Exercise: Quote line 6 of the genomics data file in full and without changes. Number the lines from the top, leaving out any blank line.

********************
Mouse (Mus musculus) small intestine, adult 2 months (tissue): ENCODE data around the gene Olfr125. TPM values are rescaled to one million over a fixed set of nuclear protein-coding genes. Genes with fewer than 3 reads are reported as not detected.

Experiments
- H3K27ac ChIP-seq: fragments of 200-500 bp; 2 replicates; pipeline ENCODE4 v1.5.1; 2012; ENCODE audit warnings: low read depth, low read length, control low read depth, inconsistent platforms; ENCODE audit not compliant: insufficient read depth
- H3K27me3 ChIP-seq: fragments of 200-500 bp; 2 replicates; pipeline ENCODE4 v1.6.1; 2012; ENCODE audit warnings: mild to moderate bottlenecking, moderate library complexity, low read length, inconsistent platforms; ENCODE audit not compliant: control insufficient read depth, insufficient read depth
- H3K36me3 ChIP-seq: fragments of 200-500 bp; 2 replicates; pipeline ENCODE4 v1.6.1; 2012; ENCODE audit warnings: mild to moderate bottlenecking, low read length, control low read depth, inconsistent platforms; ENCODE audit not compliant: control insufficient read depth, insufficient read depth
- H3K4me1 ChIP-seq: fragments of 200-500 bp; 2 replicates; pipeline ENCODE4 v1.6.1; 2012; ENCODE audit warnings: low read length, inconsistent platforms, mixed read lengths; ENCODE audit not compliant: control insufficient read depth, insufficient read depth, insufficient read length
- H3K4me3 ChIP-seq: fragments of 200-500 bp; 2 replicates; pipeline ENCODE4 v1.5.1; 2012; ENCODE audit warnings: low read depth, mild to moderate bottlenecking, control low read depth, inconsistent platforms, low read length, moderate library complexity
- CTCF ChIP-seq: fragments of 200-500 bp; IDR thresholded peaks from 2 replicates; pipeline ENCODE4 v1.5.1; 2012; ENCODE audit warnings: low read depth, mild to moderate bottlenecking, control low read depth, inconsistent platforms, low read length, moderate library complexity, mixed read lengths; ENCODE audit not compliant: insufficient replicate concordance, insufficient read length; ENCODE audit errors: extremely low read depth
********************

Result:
- H3K4me1 ChIP-seq: fragments of 200-500 bp; 2 replicates; pipeline ENCODE4 v1.6.1; 2012; ENCODE audit warnings: low read length, inconsistent platforms, mixed read lengths; ENCODE audit not compliant: control insufficient read depth, insufficient read depth, insufficient read length